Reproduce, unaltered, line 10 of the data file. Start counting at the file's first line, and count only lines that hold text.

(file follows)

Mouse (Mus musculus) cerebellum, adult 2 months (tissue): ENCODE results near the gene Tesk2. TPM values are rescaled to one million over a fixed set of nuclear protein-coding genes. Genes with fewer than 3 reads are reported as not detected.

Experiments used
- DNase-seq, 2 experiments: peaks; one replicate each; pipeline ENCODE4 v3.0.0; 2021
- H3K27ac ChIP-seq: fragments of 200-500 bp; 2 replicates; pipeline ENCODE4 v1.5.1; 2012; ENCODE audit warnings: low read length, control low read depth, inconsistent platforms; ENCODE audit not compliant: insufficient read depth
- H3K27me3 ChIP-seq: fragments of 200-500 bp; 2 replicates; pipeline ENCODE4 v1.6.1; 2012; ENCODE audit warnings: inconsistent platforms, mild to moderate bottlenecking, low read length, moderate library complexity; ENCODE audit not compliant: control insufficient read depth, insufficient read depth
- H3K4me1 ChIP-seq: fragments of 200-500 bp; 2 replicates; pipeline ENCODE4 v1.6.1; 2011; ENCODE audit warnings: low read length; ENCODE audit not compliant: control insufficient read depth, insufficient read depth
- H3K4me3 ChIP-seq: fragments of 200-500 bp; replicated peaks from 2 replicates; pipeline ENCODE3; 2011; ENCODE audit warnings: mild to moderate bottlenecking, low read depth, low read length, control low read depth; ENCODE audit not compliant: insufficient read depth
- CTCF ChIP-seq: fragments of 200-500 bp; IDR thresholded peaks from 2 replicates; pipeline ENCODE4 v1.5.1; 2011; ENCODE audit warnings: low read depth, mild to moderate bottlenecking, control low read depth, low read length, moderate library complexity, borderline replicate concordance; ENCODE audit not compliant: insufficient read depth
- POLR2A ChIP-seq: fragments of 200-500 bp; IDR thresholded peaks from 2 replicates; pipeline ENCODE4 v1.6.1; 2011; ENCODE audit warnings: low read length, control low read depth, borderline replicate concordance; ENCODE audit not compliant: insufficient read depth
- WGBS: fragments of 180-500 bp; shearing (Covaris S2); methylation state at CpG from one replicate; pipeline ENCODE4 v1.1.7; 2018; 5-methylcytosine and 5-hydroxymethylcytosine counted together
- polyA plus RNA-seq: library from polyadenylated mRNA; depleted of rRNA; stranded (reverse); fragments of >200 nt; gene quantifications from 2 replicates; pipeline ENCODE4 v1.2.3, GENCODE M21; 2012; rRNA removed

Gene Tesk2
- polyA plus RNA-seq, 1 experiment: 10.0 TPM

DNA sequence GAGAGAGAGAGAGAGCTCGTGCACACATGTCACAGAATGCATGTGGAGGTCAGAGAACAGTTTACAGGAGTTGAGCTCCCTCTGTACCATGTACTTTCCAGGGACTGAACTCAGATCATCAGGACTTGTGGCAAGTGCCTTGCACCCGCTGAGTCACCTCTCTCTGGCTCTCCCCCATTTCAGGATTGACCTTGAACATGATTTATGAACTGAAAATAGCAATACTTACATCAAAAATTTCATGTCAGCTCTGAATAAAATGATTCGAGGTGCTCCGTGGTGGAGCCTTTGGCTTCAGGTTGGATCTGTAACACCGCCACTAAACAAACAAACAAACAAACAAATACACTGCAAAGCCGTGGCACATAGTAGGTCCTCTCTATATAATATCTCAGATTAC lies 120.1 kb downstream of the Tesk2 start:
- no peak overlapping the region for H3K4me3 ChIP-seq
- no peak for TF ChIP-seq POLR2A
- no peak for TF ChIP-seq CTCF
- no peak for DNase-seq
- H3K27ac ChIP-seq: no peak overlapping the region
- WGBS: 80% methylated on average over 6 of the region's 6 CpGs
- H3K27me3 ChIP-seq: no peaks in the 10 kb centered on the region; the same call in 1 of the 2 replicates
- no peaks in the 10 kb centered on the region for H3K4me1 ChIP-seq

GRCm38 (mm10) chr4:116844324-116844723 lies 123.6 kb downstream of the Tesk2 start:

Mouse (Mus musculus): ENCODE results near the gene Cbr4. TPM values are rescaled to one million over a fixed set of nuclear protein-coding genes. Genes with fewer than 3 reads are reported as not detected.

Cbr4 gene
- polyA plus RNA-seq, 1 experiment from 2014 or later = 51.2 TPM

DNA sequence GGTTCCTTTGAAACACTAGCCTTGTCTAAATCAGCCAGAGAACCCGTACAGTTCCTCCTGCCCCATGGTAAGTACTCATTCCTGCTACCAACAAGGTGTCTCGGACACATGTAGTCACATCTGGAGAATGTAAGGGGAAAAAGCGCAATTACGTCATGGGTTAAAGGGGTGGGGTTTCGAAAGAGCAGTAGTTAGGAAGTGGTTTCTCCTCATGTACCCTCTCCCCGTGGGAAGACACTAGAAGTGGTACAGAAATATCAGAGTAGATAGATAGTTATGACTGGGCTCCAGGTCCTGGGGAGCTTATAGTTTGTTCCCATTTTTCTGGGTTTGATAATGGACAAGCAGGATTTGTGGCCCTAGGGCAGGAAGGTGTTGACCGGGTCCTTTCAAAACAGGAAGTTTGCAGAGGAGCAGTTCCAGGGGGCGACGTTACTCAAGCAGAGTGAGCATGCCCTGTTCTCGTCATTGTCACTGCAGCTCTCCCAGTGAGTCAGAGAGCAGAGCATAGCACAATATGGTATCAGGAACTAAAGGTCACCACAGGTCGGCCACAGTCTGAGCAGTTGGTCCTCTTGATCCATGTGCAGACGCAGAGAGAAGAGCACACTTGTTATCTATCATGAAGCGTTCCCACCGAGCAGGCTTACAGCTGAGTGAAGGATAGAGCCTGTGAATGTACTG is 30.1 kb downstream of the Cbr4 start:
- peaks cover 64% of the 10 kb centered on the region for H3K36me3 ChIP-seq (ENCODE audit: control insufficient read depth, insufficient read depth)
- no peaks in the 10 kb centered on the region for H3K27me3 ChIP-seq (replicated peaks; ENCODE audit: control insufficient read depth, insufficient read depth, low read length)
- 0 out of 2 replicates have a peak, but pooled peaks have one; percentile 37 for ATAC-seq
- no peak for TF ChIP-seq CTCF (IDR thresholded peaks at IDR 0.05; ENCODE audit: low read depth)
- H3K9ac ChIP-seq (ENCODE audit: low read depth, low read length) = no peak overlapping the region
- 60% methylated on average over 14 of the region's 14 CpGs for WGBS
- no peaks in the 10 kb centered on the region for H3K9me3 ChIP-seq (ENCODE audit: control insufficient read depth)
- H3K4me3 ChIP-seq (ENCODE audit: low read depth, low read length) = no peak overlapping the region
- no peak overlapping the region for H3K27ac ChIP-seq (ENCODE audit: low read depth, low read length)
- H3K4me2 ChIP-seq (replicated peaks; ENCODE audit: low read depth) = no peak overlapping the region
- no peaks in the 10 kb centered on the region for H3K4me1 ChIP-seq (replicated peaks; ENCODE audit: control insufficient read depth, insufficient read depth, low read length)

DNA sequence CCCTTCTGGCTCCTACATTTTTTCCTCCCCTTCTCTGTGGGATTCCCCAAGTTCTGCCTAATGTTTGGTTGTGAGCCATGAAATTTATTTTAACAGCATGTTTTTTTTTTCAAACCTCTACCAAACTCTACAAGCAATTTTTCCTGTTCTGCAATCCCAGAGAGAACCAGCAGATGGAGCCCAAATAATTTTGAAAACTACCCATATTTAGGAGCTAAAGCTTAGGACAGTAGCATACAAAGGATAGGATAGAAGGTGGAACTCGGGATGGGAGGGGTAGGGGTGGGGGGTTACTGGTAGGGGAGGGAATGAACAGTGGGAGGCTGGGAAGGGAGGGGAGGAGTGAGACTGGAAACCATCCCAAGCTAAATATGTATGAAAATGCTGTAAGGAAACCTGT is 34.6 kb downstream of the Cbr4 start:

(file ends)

- WGBS: fragments of 180-500 bp; shearing (Covaris S2); methylation state at CpG from one replicate; pipeline ENCODE4 v1.1.7; 2018; 5-methylcytosine and 5-hydroxymethylcytosine counted together